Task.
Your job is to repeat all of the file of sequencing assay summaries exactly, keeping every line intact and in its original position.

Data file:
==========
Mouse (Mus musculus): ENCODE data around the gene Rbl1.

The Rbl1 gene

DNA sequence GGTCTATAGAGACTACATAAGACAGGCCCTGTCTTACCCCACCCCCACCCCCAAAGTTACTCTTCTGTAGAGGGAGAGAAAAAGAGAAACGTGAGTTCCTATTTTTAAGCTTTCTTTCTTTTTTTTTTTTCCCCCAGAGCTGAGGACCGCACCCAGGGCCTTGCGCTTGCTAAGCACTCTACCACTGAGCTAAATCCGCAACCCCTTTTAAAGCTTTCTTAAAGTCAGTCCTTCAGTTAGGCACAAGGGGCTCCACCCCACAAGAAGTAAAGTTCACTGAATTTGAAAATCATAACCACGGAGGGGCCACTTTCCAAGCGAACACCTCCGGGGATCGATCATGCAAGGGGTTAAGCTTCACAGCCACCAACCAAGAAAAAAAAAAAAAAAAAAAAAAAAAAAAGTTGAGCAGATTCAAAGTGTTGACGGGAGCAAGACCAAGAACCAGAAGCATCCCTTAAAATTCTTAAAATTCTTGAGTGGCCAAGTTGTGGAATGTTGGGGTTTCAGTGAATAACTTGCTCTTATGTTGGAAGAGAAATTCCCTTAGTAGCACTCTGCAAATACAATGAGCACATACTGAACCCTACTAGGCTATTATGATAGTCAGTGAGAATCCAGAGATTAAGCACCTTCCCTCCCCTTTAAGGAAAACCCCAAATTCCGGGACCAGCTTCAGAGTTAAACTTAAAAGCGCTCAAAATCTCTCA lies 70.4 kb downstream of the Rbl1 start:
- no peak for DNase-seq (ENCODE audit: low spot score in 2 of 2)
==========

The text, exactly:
Mouse (Mus musculus): ENCODE data around the gene Rbl1.

The Rbl1 gene

DNA sequence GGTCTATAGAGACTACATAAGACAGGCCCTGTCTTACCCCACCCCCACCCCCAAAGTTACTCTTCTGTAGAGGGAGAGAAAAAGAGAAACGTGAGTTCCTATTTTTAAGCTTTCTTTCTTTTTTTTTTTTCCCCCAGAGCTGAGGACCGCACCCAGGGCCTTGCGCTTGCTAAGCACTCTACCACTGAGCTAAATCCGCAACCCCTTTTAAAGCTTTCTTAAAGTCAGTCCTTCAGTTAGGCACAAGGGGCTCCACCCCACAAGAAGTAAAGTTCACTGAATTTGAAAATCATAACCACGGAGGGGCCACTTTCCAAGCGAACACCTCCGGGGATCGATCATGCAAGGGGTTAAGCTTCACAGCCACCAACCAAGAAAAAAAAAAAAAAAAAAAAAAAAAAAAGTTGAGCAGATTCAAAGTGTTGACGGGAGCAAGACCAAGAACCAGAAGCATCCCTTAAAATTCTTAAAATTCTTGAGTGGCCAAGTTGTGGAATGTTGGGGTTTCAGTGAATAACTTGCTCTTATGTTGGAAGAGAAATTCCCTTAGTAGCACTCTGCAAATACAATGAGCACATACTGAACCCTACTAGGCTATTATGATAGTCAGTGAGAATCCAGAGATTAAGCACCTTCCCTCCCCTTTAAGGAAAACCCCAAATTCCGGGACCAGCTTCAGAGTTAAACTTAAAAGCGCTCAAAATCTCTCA lies 70.4 kb downstream of the Rbl1 start:
- no peak for DNase-seq (ENCODE audit: low spot score in 2 of 2)